Next year will be the European year against racism. A Labour Government would do their best to ensure that that was not simply a slogan but involved positive activities and programmes. We are keen that the European Union should work in an open and democratic way and we support various reforms of other Governments in that respect. If the institutions were more open, that would help greatly the cause that we all hold dear--giving the public as much information as possible about what is going on in the European Union.

I endorse the comments made by, among others, my hon. Friends the Members for Thurrock (Mr. Mackinlay) and for Birmingham, Hodge Hill (Mr. Davis) on the importance of enlargement. That issue has tended to be common ground among hon. Members on both sides of the House. It is an exciting prospect and we should try to enthuse the public about it. We are creating a new political, economic and cultural relationship with countries from which we were formerly separated by the iron curtain. That is an important and exciting opportunity that we should work towards.

We are also keen on reforming the common agricultural policy and I pay tribute to the work that the shadow Agriculture Minister has done in producing a document that gives details of the Labour party's approach to reforming the CAP. It also outlines the ideas that we would like to put to the intergovernmental conference. We would try to ensure a much better approach to agriculture in the future. We believe that the CAP should rely less on price support and should not get swallowed by fraud, but should help those in rural areas who need it. It should work much more fairly in terms of world markets and the agricultural needs of developing countries. We also want to reform the common fisheries policy.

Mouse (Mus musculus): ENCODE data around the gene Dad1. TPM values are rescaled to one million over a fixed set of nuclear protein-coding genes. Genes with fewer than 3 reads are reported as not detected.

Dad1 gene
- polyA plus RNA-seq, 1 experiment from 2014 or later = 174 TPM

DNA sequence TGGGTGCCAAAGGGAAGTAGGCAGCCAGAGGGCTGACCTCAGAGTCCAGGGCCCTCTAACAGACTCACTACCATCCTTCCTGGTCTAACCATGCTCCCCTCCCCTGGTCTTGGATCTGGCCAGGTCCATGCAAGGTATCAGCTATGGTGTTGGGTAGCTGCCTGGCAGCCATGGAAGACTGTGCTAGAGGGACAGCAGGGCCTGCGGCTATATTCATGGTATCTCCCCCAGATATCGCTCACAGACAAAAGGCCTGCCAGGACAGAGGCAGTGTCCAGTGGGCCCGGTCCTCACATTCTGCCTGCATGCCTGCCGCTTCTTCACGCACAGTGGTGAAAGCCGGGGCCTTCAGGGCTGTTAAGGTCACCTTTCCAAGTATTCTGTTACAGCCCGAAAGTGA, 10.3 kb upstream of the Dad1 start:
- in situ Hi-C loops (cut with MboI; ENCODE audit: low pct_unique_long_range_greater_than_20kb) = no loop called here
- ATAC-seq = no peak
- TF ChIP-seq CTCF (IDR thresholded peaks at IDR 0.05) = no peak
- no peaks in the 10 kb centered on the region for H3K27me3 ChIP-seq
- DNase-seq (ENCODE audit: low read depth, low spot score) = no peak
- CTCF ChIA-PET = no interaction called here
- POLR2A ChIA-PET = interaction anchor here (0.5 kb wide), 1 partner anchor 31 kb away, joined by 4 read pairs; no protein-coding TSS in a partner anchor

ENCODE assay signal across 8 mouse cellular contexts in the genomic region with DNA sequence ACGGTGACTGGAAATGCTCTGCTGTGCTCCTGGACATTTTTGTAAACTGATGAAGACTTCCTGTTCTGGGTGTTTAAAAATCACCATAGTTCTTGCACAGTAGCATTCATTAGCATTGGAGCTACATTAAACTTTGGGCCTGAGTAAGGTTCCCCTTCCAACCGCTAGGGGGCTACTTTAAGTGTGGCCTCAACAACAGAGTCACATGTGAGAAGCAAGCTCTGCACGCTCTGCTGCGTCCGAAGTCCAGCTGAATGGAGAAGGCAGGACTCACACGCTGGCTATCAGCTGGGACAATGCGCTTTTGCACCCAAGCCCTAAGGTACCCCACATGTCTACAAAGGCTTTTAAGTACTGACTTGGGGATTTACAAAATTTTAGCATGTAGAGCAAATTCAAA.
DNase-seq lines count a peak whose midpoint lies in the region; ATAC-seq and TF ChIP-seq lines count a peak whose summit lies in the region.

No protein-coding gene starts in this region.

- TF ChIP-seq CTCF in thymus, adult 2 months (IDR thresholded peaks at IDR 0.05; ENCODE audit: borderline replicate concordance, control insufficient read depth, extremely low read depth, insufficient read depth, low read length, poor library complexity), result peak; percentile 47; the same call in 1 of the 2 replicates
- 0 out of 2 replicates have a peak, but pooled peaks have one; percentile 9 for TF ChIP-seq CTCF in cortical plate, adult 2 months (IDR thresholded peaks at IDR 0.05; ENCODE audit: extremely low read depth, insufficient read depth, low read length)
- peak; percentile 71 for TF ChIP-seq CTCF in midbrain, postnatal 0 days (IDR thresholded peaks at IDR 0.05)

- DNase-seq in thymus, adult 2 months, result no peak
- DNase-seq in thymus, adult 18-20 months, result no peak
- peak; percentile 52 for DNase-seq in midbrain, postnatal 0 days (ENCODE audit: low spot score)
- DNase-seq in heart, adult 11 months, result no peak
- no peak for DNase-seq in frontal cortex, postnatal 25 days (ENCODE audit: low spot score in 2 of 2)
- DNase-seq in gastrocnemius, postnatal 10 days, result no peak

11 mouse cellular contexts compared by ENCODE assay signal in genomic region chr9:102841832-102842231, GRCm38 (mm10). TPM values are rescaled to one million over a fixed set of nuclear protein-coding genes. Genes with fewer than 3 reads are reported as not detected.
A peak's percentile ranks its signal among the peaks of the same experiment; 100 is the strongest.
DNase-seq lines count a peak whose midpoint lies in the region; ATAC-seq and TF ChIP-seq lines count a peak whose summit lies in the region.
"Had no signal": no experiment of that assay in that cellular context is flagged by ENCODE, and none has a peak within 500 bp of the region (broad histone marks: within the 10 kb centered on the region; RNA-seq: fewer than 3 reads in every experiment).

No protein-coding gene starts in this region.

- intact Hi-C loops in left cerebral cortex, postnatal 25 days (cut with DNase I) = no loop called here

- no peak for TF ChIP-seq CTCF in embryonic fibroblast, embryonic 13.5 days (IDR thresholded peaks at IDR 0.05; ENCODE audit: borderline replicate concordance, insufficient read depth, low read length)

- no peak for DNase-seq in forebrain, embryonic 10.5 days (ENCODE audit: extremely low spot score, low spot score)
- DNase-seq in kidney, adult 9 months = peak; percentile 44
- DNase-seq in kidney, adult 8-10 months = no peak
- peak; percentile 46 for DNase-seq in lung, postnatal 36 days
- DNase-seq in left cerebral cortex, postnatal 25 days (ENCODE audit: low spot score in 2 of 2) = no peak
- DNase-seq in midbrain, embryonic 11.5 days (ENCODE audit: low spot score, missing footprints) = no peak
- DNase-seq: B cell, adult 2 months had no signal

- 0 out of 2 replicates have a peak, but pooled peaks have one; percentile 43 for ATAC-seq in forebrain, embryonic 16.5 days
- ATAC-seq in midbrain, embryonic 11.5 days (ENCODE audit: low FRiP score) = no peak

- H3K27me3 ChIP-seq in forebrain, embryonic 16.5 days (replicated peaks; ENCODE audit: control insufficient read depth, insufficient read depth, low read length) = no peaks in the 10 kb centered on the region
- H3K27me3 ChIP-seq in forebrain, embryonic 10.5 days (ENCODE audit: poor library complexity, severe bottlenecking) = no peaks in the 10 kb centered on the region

The right hon. Member for City of London and Westminster, South (Mr. Brooke) talked about the frustration that Britain experienced through not having been a negotiator at the very beginning when the agriculture and, later, the fisheries policies were being decided. I endorse what he said. He made some telling points, which showed how difficult it is to try to reframe the rules if one is not part of the negotiation process from the outset.